The 8 Symptoms of Monkeypox You Need to Know

THE rare disease monkeypox has characteristics similar to human smallpox, although it is not as dangerous.

The monkeypox virus is not seen very often, but it can cause fear of spread when it does occur.

Monkeypox can leave scars and bumps on the skin


Monkeypox can leave scars and bumps on the skinCredit: Alamy

What are the symptoms of monkeypox?

People who contract monkeypox usually don’t show any symptoms for at least five days.

But it could take as long as 13 or even 21 days for the signs to be apparent.

This time is called the “incubation period”.

The infection causes two periods of illness. In the first phase, up to five days, patients may suffer:

  • A high temperature – 38 ° C or higher.
  • headache
  • Muscle cramp
  • back pain
  • swollen glands
  • chills
  • exhaustion

In phase two of the disease, the skin begins to erupt—usually within one to three days of the fever.

This has the more visible symptoms recognizable as monkeypox

A monkeypox rash usually starts one to five days after the first symptoms appear, says the NHS.

Spots often start on the face before spreading to other parts of the body.

According to the World Health Organization (WHO), the rash mainly affects the face (95 percent of cases) and hands (75 percent).

During the illness, the rash changes from raised red bumps to fluid-filled patches.

The patches eventually erupt and form crusts that later fall off.

Is monkeypox deadly?

You can get monkeypox by touching an infected person’s spots or scabs, as well as their clothing or bedding.

It can also be transmitted through sneezing and coughing.

However, the probability of transmission of the virus to humans is considered to be low.

Usually someone gets the virus through direct contact with the blood or body fluids of an infected animal – which has never happened in the UK.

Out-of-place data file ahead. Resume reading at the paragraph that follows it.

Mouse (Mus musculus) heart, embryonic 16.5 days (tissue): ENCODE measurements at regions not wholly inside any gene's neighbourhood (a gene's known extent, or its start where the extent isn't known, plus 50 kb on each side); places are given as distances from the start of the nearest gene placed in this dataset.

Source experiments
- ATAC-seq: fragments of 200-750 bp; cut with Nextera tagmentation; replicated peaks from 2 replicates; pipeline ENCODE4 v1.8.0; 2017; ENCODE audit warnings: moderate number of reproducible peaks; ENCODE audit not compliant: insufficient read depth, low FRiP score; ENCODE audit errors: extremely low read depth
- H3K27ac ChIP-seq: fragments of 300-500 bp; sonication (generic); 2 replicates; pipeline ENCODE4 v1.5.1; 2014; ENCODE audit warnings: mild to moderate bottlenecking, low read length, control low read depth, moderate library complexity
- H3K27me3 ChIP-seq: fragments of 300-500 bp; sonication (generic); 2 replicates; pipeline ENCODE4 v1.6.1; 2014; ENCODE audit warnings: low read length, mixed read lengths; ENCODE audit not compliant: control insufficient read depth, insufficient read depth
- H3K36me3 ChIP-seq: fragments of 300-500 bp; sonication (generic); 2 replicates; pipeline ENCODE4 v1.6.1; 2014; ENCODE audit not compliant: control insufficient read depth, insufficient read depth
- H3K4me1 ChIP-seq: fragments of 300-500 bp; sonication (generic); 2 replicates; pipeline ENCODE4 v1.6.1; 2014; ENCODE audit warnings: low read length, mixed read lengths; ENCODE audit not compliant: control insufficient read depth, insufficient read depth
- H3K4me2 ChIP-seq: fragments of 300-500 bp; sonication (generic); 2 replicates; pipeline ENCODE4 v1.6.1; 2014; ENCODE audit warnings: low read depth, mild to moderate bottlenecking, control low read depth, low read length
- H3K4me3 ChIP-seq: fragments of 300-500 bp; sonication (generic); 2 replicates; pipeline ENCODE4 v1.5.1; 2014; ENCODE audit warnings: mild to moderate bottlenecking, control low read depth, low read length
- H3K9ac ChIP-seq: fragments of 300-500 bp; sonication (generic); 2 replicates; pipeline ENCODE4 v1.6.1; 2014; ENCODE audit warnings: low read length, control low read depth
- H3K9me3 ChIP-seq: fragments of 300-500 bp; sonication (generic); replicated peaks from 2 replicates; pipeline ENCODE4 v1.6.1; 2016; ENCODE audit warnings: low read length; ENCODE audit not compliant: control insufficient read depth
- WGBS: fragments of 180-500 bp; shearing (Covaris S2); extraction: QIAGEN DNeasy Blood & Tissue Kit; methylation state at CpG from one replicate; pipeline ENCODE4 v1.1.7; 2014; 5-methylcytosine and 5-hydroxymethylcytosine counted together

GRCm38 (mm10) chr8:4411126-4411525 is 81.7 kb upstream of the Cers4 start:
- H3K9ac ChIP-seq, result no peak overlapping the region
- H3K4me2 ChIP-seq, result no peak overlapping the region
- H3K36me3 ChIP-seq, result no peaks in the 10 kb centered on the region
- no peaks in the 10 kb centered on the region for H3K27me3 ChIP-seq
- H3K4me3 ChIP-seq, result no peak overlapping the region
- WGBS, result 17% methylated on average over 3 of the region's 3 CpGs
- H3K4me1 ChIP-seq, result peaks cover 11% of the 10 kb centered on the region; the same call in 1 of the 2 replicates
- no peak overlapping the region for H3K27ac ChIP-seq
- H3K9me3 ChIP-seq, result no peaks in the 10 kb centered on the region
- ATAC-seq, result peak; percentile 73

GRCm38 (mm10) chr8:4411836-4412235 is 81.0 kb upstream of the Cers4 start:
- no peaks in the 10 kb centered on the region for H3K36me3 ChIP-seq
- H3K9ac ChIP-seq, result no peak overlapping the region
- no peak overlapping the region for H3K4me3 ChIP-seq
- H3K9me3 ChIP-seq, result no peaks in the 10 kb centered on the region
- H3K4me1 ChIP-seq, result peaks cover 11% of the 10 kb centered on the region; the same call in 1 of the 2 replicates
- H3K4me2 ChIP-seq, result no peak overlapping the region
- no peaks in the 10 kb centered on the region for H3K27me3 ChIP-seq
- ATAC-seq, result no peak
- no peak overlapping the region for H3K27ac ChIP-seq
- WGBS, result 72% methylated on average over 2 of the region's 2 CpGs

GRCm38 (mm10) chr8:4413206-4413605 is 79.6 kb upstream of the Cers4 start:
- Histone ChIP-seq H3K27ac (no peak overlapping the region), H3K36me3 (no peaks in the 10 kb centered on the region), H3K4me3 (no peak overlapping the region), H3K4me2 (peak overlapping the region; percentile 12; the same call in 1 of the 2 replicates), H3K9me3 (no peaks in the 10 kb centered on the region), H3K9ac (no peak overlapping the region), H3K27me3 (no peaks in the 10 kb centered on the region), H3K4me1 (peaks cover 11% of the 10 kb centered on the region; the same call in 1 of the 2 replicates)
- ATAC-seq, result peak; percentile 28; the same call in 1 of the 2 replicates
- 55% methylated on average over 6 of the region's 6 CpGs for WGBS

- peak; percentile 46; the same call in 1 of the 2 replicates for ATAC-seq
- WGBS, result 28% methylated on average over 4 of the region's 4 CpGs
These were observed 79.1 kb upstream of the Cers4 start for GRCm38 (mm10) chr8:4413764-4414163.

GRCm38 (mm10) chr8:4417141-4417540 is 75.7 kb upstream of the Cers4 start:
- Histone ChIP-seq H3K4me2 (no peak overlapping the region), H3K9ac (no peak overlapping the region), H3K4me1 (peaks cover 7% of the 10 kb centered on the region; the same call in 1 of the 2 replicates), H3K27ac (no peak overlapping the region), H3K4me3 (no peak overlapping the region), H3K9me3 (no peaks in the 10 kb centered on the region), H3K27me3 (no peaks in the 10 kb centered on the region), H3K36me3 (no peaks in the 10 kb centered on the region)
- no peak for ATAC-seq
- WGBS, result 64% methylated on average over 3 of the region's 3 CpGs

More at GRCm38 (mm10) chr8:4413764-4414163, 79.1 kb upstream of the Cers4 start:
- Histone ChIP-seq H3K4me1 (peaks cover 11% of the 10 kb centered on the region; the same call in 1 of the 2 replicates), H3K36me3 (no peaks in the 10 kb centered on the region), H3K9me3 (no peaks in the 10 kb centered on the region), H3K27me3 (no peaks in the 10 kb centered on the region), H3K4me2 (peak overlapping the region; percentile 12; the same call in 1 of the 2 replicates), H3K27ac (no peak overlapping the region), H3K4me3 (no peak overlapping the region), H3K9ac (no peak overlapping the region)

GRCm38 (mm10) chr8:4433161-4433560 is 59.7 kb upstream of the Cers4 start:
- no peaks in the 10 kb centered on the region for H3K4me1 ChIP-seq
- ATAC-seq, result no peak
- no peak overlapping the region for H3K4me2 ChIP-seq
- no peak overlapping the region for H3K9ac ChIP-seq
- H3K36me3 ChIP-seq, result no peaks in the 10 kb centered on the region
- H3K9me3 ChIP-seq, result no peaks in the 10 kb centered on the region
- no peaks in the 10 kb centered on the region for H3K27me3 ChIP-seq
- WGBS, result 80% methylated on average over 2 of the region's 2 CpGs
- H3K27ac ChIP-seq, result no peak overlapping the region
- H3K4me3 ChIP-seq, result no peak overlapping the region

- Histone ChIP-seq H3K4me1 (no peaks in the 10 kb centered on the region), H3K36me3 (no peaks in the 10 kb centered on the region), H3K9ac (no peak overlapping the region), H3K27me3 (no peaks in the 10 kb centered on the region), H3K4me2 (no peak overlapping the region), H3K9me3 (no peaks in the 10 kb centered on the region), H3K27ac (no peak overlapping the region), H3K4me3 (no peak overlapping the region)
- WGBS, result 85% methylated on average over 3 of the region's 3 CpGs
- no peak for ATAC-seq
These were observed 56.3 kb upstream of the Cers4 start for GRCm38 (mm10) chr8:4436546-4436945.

Monkeypox usually lasts two to four weeks and may get better without treatment.

Severe cases are more common in children.

Complications of monkeypox can occur – some fatal.

These include secondary infections such as sepsis, encephalitis, and infections of the cornea that lead to vision loss.

According to the WHO, up to one in ten sufferers die, mostly in younger people.

No one is known to have died from the disease in the UK.

What should I do if I have monkeypox?

In the UK, if someone is found to have monkeypox they will need to be treated in a specialist hospital such as: B. The Specialist Unit for Infectious Diseases of the Royal Free Hospital.

dr Colin Brown, Director of Clinical and Emerging Infections, UKHSA, said: “It is important to stress that monkeypox does not spread easily between people and the overall risk to the general public is very low.

“We are working with NHS England and NHS Improvement (NHSEI) to contact those who were in close contact with the case before their infection was confirmed, to assess them and provide advice where necessary.

“UKHSA and the NHS have well established and robust infection control procedures for dealing with cases of imported infectious diseases and these are strictly followed.”

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If you suspect you or someone you know has been in contact with someone with monkeypox, call the NHS on 111.

Minimize contact with other people if you suspect you have monkeypox and contact a healthcare professional. The 8 Symptoms of Monkeypox You Need to Know

Fry Electronics Team

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